It's Dec 13th, and I'm getting out. Good progress with the leg and I've been mobile around the room on crutches. Headed for Paso to recover and enjoy the holidays.
Thank you to everyone for the kind thoughts and inquiries.
Dec 30, 2019 Update
Visited the surgeon's office. They removed my cast from the operation then all the staples and stitches. Replaced the cast with a new one that is fiberglass and KTM orange.
Incisions look good and are healing nicely. I'll be in this cast for two more weeks. After that, I'll be using a removal boot. That will enable showering of the leg (yeah!) and the ability to sit around the house with it removed for comfort. Can't wait!
Two weeks down and ten more to go with no load at all on the leg. That's a long time on crutches.
Jan 14, 2020 Update
Cast is off! I'm all done with casts.
Visited the surgeon to confirm appropriate progress and get the cast removed. X-rays look very good. The tibia has been pulled together into a single bone again and is healing nicely. Fibula is still cracked, which can be seen in the x-ray, but that will heal on its own. Great hardware holding everything together—primarily a rod (medical term a "nail") inside the tibia and a plate along the side, which pulls the pieces together near the bone's end.
They cut the cast off and replaced it with a removable boot. I wear it when out and about but nearly always removed when inside. Starting to feel more human again.
Still eight weeks to go before I can put any load on the leg, but now I can (1.) remove the boot when not out in public (which I do all the time!), (2.) move the ankle to regain flexibility, (3.) take a shower or bath without covering anything, and (4.) sleep comfortably with nothing on my leg. In a few days I'll be able to submerge the leg in a tub or spa.
Fantastic progress! Feels good. Time to get to work on regaining joint motion in the foot and ankle. Maybe even build a bit of muscle back in my chicken thin leg.
Feb 25, 2020 Update
No pictures, just good news! I can walk!!
Visited the surgeon today. He reviewed the previous day's x-rays, checked the date (more than ten weeks after surgery), and looked over the leg. I'm cleared to start walking—okay, so at least putting weight on the leg. I did so immediately there in the office with the help of my crutches to "save" me but with all the normal weight on the leg(s).
Of course, the left leg is weak after four months of just dangling from my hip, my left foot is partially numb and the foot hurts a bit when load is placed on it—but I can walk.
He estimated two weeks of using crutches as an aid then maybe a cane for a while before I walk reliably without assistance. I can expect a sore ankle each day as load is applied.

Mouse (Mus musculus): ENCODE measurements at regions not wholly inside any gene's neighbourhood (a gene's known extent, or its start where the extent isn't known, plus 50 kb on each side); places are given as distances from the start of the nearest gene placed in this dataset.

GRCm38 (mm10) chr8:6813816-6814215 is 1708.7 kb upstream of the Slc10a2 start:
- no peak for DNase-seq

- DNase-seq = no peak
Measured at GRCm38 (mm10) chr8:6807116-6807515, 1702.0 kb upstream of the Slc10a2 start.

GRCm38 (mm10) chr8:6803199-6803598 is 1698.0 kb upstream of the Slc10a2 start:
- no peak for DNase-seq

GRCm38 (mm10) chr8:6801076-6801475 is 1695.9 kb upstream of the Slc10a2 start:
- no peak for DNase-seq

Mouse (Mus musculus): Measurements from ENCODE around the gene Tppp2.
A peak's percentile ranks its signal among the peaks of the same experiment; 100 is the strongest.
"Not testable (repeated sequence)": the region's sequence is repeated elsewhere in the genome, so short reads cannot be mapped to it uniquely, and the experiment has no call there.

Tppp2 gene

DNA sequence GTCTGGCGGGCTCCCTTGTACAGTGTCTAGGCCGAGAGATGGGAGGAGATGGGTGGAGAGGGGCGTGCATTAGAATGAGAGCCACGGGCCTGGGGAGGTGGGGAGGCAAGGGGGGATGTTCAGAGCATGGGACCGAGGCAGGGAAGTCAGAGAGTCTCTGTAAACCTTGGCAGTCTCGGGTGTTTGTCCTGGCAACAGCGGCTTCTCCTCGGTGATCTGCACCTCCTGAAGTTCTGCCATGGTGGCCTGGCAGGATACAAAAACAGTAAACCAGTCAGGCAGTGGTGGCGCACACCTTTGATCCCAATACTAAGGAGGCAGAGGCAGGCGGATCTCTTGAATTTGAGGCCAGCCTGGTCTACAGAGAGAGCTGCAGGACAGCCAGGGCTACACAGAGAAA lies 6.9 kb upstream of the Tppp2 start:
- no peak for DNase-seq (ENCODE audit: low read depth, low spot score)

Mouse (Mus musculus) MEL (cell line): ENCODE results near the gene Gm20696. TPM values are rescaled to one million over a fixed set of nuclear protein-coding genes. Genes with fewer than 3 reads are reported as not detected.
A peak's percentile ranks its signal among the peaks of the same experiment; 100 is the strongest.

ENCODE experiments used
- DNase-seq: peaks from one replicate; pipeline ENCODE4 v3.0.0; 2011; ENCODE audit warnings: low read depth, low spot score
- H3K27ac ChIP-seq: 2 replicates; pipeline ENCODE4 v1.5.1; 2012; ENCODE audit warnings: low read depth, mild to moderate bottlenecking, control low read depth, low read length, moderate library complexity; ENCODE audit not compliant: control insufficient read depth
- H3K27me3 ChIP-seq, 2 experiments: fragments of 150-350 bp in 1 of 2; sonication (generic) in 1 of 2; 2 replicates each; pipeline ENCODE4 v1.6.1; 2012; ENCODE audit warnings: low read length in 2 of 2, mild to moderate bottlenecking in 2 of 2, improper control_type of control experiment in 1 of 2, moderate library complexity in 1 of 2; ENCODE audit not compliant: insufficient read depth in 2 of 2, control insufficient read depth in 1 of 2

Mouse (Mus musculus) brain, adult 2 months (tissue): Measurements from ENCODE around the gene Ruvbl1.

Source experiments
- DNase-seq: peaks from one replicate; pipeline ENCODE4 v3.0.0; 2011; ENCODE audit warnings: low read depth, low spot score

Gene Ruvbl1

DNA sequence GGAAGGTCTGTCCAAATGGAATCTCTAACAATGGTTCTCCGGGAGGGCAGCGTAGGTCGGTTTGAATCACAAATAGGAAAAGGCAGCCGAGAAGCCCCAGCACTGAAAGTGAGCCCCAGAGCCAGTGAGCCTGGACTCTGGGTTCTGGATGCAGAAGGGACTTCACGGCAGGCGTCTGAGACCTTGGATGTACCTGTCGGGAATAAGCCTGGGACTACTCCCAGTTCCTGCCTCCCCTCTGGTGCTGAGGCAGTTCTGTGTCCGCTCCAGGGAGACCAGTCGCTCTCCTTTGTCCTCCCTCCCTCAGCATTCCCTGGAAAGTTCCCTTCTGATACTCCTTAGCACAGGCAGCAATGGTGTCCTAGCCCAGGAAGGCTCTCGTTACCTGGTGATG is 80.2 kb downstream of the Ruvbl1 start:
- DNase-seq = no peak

Lots of physical therapy to go and one more visit to the surgeon in four weeks before he declares me "done".
Surprisingly, there is no medical standard for how many weeks until I can ride a motorcycle again!?! By end of April is my goal.
Mar 9, 2020 Update
No more crutches! Ditched them last week.
I can walk (slowly) for short distances around the house. I've switched to hiking poles when I'm out of the house. Walking daily on the sidewalk with a goal of making it around the block by the end of the week.
Leg is weak but a painful ankle is my biggest limitation. Hopefully I can toughen it up then get back to walking slow but normally.
Mar 28, 2020 Update
Riding is back!
I went for my first ride today with Briana—her's too. Road about two hours around the back roads of Paso Robles. Minor challenges for me were (1.) Getting the left boot on, (2.) standing on my left leg while throwing my right leg over the seat, (3.) up shifting with an ankle that doesn't have full range of motion, and (4.) getting my left boot back off. None of these annoyances were significant. I'm ready to ride for days anywhere. Not quite ready for off road riding.
On the day of the crash I was wearing—for the first time—a pair of new Farm to Feet Ansonville socks. I like them very much. Since then I've gone on to purchase a number of pairs in differing designs and thickness.
But, on the scene of the crash, one of the few items the EMT cut off me was my left Ansonville sock—after just a few hours of use. The surviving Ansonville on my right foot came home from the hospital and has been waiting patiently in a drawer for a partner.
As Farm to Feet offers a strong guarantee, I wrote them a request to explain my accident and loss of left sock. I asked that they replace my destroyed left sock so that the right sock would feel complete again. As you can see below, Farm to Feet sent me a pair.
While I could not be more pleased with the company, and will enjoy wearing them for many riding miles, I'm sad that I still have a single lonely sock. Maybe you have ideas to help my one nearly new right foot sock feel complete again.